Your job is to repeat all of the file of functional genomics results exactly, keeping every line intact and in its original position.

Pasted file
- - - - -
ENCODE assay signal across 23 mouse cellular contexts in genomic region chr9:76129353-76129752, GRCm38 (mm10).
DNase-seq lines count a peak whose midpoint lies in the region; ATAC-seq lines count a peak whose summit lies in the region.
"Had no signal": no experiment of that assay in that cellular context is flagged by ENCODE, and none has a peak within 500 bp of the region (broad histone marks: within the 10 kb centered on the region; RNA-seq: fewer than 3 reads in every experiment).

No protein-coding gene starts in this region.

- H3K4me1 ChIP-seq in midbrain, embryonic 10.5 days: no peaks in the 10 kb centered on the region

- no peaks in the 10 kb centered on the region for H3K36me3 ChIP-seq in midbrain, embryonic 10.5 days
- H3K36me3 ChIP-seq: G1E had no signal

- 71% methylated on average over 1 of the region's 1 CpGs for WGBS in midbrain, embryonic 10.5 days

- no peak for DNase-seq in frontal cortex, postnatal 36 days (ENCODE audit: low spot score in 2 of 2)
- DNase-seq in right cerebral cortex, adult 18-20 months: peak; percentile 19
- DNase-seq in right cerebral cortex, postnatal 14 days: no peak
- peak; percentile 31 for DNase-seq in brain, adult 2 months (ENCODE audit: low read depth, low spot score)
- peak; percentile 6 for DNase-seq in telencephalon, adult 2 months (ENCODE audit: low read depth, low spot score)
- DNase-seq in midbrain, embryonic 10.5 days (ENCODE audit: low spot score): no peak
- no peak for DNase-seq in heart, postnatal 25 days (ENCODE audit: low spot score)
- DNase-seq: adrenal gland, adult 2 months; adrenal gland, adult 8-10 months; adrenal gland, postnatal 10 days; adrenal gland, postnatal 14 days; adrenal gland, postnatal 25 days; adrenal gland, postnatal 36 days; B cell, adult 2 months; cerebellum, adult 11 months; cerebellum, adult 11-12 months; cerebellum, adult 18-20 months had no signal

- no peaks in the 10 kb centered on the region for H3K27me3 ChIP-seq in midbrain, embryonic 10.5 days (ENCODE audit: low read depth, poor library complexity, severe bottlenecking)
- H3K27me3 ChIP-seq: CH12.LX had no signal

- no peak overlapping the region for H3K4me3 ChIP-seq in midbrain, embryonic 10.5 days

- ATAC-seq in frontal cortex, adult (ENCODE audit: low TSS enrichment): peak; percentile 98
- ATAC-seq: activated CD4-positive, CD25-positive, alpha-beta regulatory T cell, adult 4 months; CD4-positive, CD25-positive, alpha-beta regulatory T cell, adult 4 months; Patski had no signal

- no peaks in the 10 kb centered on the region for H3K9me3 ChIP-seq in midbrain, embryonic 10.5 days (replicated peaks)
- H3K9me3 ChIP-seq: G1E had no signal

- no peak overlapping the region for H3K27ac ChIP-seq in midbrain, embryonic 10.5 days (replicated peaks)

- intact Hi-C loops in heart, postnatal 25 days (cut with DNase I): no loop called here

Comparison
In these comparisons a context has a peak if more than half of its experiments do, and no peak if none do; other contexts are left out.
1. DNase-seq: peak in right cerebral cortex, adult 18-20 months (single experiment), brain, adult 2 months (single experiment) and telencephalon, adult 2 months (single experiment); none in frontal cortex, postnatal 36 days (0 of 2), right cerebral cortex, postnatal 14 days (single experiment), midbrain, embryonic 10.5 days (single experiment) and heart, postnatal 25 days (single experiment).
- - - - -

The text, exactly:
ENCODE assay signal across 23 mouse cellular contexts in genomic region chr9:76129353-76129752, GRCm38 (mm10).
DNase-seq lines count a peak whose midpoint lies in the region; ATAC-seq lines count a peak whose summit lies in the region.
"Had no signal": no experiment of that assay in that cellular context is flagged by ENCODE, and none has a peak within 500 bp of the region (broad histone marks: within the 10 kb centered on the region; RNA-seq: fewer than 3 reads in every experiment).

No protein-coding gene starts in this region.

- H3K4me1 ChIP-seq in midbrain, embryonic 10.5 days: no peaks in the 10 kb centered on the region

- no peaks in the 10 kb centered on the region for H3K36me3 ChIP-seq in midbrain, embryonic 10.5 days
- H3K36me3 ChIP-seq: G1E had no signal

- 71% methylated on average over 1 of the region's 1 CpGs for WGBS in midbrain, embryonic 10.5 days

- no peak for DNase-seq in frontal cortex, postnatal 36 days (ENCODE audit: low spot score in 2 of 2)
- DNase-seq in right cerebral cortex, adult 18-20 months: peak; percentile 19
- DNase-seq in right cerebral cortex, postnatal 14 days: no peak
- peak; percentile 31 for DNase-seq in brain, adult 2 months (ENCODE audit: low read depth, low spot score)
- peak; percentile 6 for DNase-seq in telencephalon, adult 2 months (ENCODE audit: low read depth, low spot score)
- DNase-seq in midbrain, embryonic 10.5 days (ENCODE audit: low spot score): no peak
- no peak for DNase-seq in heart, postnatal 25 days (ENCODE audit: low spot score)
- DNase-seq: adrenal gland, adult 2 months; adrenal gland, adult 8-10 months; adrenal gland, postnatal 10 days; adrenal gland, postnatal 14 days; adrenal gland, postnatal 25 days; adrenal gland, postnatal 36 days; B cell, adult 2 months; cerebellum, adult 11 months; cerebellum, adult 11-12 months; cerebellum, adult 18-20 months had no signal

- no peaks in the 10 kb centered on the region for H3K27me3 ChIP-seq in midbrain, embryonic 10.5 days (ENCODE audit: low read depth, poor library complexity, severe bottlenecking)
- H3K27me3 ChIP-seq: CH12.LX had no signal

- no peak overlapping the region for H3K4me3 ChIP-seq in midbrain, embryonic 10.5 days

- ATAC-seq in frontal cortex, adult (ENCODE audit: low TSS enrichment): peak; percentile 98
- ATAC-seq: activated CD4-positive, CD25-positive, alpha-beta regulatory T cell, adult 4 months; CD4-positive, CD25-positive, alpha-beta regulatory T cell, adult 4 months; Patski had no signal

- no peaks in the 10 kb centered on the region for H3K9me3 ChIP-seq in midbrain, embryonic 10.5 days (replicated peaks)
- H3K9me3 ChIP-seq: G1E had no signal

- no peak overlapping the region for H3K27ac ChIP-seq in midbrain, embryonic 10.5 days (replicated peaks)

- intact Hi-C loops in heart, postnatal 25 days (cut with DNase I): no loop called here

Comparison
In these comparisons a context has a peak if more than half of its experiments do, and no peak if none do; other contexts are left out.
1. DNase-seq: peak in right cerebral cortex, adult 18-20 months (single experiment), brain, adult 2 months (single experiment) and telencephalon, adult 2 months (single experiment); none in frontal cortex, postnatal 36 days (0 of 2), right cerebral cortex, postnatal 14 days (single experiment), midbrain, embryonic 10.5 days (single experiment) and heart, postnatal 25 days (single experiment).